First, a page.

This activity encourages students to reflect on their individual cultures and histories, their backgrounds, the things they grew up with (some that may have been in their control and others that they had no choice about), and their values. In the end, students will begin to enlarge their perspective and recognize diversity of belief and background.
As stated in the essay Service-Learning and Prejudice Reduction, service-learning can be used to dispel stereotypes when pre-service activities help students think about their own attitudes and assumptions. In this activity, students explore their cultural filters while learning to recognize and respect the different perspectives and backgrounds of others. Doing so will help students more deeply connect to the service-learning experience.
- A blank piece of paper and pen for every student
- Valuing Differences handout (PDF)
Students will use a blank piece of paper to create their FRAME -- the things that make up who you are, the unique qualities, similarities and differences you have with other people. Students will use the Valuing Differences handout as a guide.
The teacher will guide students in a discussion about how their FRAMEs affect how they see the world and other people. Individual experiences cause each person to view the world in a different light. These experiences, or our FRAME, lead us to make assumptions about others and the world around us. Sometimes these assumptions lead us to make judgments or stereotypes, or have feelings of uneasiness and mistrust toward others.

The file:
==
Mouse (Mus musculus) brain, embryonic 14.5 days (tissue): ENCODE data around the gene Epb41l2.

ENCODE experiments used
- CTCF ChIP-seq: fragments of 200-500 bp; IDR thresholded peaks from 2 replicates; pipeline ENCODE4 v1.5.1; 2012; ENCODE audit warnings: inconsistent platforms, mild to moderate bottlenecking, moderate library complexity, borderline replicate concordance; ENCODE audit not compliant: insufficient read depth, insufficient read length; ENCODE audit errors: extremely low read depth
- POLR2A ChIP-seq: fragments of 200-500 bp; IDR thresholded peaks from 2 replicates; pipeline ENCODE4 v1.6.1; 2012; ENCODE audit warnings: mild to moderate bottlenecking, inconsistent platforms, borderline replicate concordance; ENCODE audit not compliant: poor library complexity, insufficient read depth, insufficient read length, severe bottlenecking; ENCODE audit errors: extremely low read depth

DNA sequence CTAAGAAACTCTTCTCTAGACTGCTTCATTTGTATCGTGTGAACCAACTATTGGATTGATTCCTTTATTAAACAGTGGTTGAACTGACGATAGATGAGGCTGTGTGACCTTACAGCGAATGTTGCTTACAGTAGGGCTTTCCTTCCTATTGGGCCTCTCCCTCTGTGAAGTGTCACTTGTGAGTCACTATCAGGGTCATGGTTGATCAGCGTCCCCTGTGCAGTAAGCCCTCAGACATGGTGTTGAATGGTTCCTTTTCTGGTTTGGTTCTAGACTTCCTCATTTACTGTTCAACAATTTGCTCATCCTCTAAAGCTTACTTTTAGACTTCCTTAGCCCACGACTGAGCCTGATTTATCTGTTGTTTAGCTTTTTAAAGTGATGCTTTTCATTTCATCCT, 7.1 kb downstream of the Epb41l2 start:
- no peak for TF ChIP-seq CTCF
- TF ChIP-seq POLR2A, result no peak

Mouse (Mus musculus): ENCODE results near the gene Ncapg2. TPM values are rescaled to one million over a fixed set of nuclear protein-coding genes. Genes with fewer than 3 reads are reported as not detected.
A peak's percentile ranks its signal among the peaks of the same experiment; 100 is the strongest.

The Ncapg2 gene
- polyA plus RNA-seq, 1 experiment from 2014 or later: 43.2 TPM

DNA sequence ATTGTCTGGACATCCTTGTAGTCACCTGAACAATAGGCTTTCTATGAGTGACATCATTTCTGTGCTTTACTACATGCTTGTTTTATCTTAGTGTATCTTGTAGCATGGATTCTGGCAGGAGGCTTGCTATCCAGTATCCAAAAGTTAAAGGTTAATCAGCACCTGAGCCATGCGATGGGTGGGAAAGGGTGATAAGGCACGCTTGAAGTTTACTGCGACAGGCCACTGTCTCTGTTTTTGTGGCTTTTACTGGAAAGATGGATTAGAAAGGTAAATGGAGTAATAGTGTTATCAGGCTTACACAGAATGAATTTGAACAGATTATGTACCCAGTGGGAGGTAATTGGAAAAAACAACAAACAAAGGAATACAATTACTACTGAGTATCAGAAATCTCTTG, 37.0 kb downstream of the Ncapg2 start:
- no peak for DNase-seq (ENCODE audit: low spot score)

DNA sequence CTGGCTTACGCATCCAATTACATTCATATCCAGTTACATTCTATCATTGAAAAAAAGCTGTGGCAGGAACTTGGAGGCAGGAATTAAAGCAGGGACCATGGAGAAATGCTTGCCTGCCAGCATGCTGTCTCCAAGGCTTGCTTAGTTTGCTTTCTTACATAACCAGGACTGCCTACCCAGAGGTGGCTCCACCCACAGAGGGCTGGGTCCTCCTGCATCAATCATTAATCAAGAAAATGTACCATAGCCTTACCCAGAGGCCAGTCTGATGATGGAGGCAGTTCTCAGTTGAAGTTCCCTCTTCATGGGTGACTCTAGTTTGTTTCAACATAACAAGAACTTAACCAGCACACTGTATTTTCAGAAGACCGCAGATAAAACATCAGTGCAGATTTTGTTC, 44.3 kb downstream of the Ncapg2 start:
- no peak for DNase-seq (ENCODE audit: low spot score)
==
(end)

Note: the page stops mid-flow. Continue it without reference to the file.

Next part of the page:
Examining their FRAME can help students talk about their assumptions, fears and biases, before engaging in a service-learning project. Students can use the following list of reminders to engage in their projects from a multicultural perspective:
F -- Figure out the facts: Not just what is apparent to you, but all the facts. Seek more information, ask questions and listen.
R -- Reflect on reality: Is it my reality or their reality? Am I looking at this through my FRAME or trying to see it through their FRAME?
A -- Acknowledge and challenge assumptions: Think about your expectations and whether they are appropriate. Are you making assumptions based on your FRAME?
M -- Maintain an open mind: Just because someone else's FRAME differs from yours doesn't make them wrong. What can you learn from them? What can they learn from you? What do you have in common?
E -- Expand your experiences: Explore, expose yourself, and encounter differences; expand your comfort zone; increase your cultural competence.
Adapted with permission from the University of Minnesota's service-learning guide (PDF).